Tuesday, August 19, 2008

Don't Blame it on Rio by Jewel Woods and Karen Hunter

The Real Deal Behind Why Men Go to Brazil for Sex.

Don't Blame it on Rio is an ambitious and bold book by doctoral candidate Jewel Woods and Pulitzer-winning journalist Karen Hunter. In it, they examine the phenomenon of middle class and professional African American men making regular trips to Rio de Janeiro to look for the sex, freedom and respect they feel they don't get here in America.

It's a fascinating read - a brutally honest examination of a growing trend that, Woods and Hunter argue, has devastating consequences for African-Americans back in America. Consequences that affect the women they date and marry here at home, plus the outlook and mentality of the men who engage in Brazilian 'sex tourism.'

The entire book is balanced on something of a tightrope. Looking into the reasons (or excuses) men give for travelling to Rio, Jewel Woods can't help but uncover some uncomfortable home truths that polite, 'politically correct' society wouldn't want to talk about.

For example, the idea that African American men journey to Rio because the relationships they have with African American women in America simply aren't satisfying.

It's cringe worthy stuff - through a series of anonymous interviews, Jewel Woods reveals the true feelings of many African American men - feelings they might not have been willing to admit publicly.

Some men feel that the modern black woman is too materialistic, too competitive and too masculine to have a old-fashioned relationship with. Others complain that the high rates of obesity amongst African American women (which is far above the norm amongst other ethnic groups) mean that the majority of women simply aren't as attractive as their Brazilian counterparts.

By far the most convincing reason Wood's interviewees give is that, in Brazil, they can have satisfying relationships with beautiful Brazilian women without all the 'bullshit' they have to deal with here in the states.

Finding out what encourages African American men to travel to Brazil brings up a very difficult question that Jewel Woods asks: "Are black women necessary?"

It's a question he only addresses in the final chapters.

A Difficult Read

I felt awkward reading Blame it on Rio because the book was clearly intended for an African American audience - a good example being Wood's use of the term 'sisters' to describe black women. Considering I'm white and British (so neither African nor American) I clearly don't have the background knowledge to fully appreciate the book.

What I did appreciate was the raw honesty required to answer Wood's questions straight on. He doesn't pull any punches. Jewel Woods highlights exactly why he believes African American men are looking elsewhere for sexual and emotional relationships and some of those observations are painful. The fact that they're so awkward and uncomfortable to read must stem from the fact that they're based in truth.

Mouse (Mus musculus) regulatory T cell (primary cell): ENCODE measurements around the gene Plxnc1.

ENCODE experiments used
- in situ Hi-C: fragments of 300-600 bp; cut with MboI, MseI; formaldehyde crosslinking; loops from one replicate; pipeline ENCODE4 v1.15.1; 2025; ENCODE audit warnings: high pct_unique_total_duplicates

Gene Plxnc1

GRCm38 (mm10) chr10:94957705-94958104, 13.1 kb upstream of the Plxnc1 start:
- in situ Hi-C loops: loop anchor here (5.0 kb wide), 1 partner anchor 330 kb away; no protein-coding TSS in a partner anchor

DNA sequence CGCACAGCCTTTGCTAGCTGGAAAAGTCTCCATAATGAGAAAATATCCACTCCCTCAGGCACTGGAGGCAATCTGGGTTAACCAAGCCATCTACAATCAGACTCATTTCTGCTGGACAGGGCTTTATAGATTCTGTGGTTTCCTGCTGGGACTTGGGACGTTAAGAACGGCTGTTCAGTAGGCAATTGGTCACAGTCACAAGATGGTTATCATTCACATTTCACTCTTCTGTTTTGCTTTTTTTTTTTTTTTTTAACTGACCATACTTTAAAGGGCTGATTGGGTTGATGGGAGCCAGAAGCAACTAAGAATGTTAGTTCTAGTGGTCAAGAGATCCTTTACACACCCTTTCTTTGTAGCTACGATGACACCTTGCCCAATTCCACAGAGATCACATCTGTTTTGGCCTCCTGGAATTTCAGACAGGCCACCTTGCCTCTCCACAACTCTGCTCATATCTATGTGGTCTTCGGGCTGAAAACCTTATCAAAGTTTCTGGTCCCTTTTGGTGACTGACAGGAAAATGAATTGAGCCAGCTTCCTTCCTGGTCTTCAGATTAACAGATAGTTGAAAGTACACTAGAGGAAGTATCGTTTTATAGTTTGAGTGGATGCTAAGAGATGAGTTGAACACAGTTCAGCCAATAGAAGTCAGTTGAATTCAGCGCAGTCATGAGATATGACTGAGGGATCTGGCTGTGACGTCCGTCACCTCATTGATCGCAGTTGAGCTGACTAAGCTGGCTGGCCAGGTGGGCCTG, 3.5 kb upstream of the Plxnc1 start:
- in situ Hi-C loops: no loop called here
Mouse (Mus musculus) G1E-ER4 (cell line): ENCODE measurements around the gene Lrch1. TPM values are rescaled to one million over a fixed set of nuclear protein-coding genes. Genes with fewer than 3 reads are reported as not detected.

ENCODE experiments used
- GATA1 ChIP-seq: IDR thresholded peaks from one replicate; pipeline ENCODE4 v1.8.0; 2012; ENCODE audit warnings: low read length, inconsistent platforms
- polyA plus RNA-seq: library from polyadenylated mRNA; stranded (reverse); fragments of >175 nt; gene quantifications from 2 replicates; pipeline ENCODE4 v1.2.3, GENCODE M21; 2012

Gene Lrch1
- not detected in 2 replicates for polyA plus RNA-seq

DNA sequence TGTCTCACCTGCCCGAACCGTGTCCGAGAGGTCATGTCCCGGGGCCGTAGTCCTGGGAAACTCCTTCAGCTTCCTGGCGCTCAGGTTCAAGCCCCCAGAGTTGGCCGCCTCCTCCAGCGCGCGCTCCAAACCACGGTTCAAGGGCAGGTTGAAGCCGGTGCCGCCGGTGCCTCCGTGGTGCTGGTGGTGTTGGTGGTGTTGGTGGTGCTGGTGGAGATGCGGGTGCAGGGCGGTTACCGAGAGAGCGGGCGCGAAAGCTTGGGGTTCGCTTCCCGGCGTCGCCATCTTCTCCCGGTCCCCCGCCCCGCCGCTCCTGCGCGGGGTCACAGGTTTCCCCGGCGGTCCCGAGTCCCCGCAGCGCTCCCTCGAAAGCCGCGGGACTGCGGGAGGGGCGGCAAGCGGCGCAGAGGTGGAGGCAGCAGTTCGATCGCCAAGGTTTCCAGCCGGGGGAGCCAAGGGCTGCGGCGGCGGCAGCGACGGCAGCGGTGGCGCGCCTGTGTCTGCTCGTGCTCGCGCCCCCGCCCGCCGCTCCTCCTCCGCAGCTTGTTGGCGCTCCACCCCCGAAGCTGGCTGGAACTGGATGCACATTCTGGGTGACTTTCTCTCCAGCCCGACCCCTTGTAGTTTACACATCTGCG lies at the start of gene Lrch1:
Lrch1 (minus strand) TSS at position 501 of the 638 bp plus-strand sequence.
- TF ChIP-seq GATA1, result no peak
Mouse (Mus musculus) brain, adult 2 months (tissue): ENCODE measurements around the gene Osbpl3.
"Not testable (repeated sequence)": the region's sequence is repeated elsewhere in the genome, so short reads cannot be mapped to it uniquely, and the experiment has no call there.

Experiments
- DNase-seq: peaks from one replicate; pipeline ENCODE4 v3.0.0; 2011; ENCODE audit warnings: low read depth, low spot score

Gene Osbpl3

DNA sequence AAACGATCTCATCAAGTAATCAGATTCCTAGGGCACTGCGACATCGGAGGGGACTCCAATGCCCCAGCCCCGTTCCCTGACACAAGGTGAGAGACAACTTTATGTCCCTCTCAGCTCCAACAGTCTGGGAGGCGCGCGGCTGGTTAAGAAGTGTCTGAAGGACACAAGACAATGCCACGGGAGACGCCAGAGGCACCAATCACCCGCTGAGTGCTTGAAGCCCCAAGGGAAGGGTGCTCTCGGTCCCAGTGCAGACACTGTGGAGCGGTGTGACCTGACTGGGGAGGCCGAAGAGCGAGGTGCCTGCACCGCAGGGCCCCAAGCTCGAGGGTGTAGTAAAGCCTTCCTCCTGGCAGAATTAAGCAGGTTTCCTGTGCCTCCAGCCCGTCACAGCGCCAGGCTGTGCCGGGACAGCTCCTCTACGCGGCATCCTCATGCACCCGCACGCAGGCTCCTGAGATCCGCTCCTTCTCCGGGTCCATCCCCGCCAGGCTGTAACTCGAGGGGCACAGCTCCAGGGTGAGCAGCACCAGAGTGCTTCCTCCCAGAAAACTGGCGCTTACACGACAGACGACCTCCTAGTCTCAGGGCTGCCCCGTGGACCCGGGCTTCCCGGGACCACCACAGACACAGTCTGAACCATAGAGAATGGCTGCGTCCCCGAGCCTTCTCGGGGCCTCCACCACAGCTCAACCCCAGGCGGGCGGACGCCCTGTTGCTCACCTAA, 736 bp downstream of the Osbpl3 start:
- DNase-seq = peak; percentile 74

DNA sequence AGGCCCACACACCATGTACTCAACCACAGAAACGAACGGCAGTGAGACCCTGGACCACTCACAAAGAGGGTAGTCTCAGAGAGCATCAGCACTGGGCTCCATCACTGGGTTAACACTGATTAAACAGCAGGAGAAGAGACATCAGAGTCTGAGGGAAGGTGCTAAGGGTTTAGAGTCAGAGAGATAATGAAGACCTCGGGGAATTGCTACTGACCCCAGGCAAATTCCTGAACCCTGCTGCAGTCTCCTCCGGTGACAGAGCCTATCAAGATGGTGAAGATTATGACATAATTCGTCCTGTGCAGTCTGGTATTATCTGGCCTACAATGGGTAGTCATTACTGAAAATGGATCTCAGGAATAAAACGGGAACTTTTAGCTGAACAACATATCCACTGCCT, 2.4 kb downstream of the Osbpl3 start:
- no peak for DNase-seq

Despite being a brutal read, Don't Blame in on Rio actually ends on a very satisfying note. Jewel Woods spends two hundred pages explaining the perceived faults with African American women and the seductive nature of the Rio life style. However, his final chapters turn the whole focus of the book around and place the 'blame' for Brazilian sex-tourism not on Rio itself, nor on the African American women black men find so unsatisfactory. He accuses African American men of taking the easy route, of not being loyal to black women in the same way they expect them to be loyal in return.

In short, the message of Don't Blame it on Rio seems to be 'grow up.'

Considering Rio de Janeiro seems to be something of a Disneyland of Sex, I'm not sure how many sex-tourists will be dissuaded from vacationing there based on this book alone. But even if it doesn't stop the phenomenon of 'business trips to Rio,' it will at least make any man who reads it closely examine his reasons for buying that airline ticket.

Don't Blame it on Rio is available from all good bookstores and Amazon.com.


The Chemist said...

My anthropology prof did her research in Rio, and our class is reading an ethnography on it, so maybe I'll ask her about it.

Suki said...

Oh wow.
When we read about women in minority communities, it was usually in terms of "the other of the other", and the African-American woman possibly epitomises that. She's lowest in the hierarchy - lower than the African-American male, who is lower than the white male.
I feel it's time to overturn these hierarchies. It's become a case of "give the dog a bad name and hang him", IMHO.
(And yes.. I'm not African-American, but I'm a brown-skinned Indian woman)

Miss Caught Up said...

That was an intriguing post! I'll have to check out the book! Thanks!

Jeannette Belliveau said...

This book explores one fact of the dating war between men and women in both the West and in the developing world where Westerners visit for trysts. I explore this phenomenon in detail in my book, Romance on the Road: Traveling Women Who Love Foreign Men.

EmmaK said...

Sounds like a pretty intriguing book! Will get it from the library.